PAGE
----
525 Probe Points to Vibration, Frequency Response in Fatal Crash
Investigators have found that Bell Helicopter’s 525 prototype experienced rotor system vibration and frequency resonance in its airframe and flight control system seconds before the aircraft broke up in flight last July, killing its two test pilots.
Three people briefed on the investigation by the National Transportation Safety Board told R&WI data analysis of a recovered flight-test recorder, telemetry from the accident aircraft and simulations conducted by Bell for the board indicate an onset of vibration and the subsequent response by the No. 1 prototype.
Analysis of the aircraft’s cockpit voice recorder was not possible because the device was not powered during the July 6, 2016, test flight. One official said FAA guidance permits a CVR to be unpowered during a test flight.
The NTSB refused to answer questions about findings of the investigation to date. It has provided no updates since July 29, 2016, when it posted a 71-word summary of the fly-by-wire’s crash, with evidence including the obscuration of two chase pilots in a Bell 429, the telemetry and flight-recorder information, and wreckage examinations.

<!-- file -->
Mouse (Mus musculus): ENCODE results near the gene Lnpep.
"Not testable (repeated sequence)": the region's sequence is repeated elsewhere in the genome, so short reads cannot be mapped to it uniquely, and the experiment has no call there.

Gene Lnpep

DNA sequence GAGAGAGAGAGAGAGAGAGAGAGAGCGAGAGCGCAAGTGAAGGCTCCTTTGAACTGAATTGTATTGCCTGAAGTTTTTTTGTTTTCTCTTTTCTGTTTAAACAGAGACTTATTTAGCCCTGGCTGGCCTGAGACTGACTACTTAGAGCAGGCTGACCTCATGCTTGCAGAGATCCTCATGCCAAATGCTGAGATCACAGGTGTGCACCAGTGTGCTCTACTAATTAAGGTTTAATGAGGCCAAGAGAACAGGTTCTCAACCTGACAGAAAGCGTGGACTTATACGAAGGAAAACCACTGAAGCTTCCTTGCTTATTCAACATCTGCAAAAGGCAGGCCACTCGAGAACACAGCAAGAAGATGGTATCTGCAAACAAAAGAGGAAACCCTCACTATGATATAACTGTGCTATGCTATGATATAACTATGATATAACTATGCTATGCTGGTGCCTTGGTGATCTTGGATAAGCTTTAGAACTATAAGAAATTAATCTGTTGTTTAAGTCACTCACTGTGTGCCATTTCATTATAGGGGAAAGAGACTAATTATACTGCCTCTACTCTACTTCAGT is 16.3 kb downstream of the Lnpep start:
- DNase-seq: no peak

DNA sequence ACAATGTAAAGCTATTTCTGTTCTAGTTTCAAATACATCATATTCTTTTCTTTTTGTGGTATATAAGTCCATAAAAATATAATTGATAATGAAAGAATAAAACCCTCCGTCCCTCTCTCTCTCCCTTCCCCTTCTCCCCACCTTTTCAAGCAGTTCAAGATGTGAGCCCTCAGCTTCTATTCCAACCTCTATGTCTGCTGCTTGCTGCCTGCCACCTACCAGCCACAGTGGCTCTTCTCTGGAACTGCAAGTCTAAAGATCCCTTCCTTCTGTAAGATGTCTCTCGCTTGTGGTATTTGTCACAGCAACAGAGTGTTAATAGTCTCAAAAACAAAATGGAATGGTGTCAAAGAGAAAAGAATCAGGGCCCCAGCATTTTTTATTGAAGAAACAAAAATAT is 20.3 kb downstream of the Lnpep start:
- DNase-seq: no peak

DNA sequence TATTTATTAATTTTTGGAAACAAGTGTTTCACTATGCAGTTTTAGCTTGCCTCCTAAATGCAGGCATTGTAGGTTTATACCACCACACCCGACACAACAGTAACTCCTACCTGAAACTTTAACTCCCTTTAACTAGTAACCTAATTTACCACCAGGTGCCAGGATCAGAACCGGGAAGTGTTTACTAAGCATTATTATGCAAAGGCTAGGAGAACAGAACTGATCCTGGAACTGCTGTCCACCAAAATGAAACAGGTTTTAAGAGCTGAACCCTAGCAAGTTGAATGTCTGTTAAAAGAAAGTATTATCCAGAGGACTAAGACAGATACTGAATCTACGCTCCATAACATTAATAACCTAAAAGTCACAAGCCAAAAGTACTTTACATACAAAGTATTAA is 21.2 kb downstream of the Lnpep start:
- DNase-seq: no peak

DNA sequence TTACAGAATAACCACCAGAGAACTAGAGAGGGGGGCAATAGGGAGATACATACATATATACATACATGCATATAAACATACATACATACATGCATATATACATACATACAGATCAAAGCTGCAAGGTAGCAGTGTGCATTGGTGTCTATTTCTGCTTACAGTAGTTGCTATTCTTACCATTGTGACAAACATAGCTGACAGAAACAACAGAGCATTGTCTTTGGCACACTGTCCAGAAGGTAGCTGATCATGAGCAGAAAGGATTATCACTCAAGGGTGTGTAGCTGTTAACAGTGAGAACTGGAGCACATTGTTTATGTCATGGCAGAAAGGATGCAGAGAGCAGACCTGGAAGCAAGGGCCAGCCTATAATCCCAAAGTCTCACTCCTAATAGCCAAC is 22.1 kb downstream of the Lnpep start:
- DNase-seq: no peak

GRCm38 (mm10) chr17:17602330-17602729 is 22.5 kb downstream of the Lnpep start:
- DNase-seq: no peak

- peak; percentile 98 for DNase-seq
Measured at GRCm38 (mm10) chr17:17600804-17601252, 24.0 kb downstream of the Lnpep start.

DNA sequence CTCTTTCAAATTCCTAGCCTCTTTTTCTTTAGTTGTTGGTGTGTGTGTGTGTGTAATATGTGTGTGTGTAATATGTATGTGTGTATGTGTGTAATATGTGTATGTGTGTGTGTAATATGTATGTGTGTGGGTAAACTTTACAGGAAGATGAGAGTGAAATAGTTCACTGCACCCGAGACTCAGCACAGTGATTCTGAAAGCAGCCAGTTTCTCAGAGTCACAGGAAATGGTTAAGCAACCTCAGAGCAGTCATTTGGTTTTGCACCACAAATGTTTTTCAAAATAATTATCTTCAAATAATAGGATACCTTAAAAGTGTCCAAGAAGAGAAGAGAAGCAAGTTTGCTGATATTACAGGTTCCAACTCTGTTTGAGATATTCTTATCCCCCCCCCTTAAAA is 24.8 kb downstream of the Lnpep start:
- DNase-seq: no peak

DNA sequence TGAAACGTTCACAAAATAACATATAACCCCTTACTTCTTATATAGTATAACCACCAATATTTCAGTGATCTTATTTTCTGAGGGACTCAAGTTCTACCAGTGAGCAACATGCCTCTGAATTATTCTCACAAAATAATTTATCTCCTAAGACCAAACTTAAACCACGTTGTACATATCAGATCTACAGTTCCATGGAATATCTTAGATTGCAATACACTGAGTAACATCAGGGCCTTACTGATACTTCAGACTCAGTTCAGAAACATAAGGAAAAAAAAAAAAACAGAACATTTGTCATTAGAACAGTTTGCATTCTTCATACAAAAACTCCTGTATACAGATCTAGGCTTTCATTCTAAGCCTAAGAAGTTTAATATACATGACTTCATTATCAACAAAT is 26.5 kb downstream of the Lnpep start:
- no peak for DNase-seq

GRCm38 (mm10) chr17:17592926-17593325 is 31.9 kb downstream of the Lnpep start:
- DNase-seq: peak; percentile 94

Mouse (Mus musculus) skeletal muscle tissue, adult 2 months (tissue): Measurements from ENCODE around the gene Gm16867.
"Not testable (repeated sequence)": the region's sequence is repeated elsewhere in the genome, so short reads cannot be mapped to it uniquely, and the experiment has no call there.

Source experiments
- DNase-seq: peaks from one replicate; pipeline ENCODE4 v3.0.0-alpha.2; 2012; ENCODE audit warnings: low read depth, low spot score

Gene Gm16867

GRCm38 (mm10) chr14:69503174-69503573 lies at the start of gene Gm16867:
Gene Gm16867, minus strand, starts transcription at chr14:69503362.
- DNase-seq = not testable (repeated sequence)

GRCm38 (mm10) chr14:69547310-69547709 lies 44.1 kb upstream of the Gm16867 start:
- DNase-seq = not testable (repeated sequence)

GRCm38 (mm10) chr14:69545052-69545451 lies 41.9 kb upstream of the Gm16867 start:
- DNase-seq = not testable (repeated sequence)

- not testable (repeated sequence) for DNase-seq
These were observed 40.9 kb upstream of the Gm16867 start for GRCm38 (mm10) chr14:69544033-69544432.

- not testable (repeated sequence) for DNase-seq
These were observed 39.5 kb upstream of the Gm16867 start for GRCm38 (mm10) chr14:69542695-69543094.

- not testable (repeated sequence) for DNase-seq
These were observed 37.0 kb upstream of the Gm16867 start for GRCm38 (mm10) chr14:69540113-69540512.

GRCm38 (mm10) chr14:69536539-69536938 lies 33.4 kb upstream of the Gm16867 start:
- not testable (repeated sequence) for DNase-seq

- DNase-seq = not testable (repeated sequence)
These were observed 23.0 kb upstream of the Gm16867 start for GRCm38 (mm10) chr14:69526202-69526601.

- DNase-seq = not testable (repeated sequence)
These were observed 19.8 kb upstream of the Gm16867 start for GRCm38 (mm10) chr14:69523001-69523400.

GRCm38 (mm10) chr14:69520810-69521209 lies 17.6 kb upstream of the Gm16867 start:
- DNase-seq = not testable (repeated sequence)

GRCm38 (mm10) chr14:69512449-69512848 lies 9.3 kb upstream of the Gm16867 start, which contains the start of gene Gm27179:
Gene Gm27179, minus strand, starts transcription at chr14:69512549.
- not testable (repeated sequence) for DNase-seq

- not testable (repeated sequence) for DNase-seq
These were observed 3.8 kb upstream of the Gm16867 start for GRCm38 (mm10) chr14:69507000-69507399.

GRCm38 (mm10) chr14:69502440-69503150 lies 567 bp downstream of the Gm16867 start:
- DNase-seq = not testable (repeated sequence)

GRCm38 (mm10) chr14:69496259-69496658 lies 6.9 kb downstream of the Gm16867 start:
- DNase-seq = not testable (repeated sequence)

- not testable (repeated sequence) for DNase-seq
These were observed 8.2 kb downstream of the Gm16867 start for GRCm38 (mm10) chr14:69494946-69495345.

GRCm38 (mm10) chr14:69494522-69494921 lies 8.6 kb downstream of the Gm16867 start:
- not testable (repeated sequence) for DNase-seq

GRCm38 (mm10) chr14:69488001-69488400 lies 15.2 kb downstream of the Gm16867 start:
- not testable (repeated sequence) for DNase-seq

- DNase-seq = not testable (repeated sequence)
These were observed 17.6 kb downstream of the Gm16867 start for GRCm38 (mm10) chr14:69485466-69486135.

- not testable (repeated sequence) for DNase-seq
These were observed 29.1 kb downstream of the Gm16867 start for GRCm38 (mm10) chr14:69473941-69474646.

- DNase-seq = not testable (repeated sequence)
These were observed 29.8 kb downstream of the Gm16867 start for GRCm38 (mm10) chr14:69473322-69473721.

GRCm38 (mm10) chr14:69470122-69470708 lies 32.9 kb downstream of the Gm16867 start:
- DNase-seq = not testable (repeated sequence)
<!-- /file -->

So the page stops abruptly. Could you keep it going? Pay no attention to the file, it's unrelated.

The 525 crashed about 30 nm south-southwest of the flight’s launch point, Bell’s Xworx research center at Arlington Municipal Airport, to which it was transmitting telemetry. The individuals who spoke to R&WI described the accident sequence:
The 525 was flying at 183 kt with rotor power at 92% during a single-engine, never-exceed-speed test when a six-hertz appeared on recorded flight data that appeared to originate in the tail rotor system. (Flightradar24 reported July 6 that its last data on the 525 flight put it at 199 kt at 1,975 ft.)
Frequency resonance developed in the tail boom and then in the 525’s flight control system. Rotor rpm dropped; the NTSB’s investigator in charge, John Lovell, told R&WI in late July that retrieve data indicated “main rotor rpm dropped significantly.” Lovell leads a team of six investigators from NTSB’s Washington headquarters. Bell is a party to the investigation as is General Electric, maker of 525’s CT7-2F1 engines. The FAA by law is a party to NTSB probes.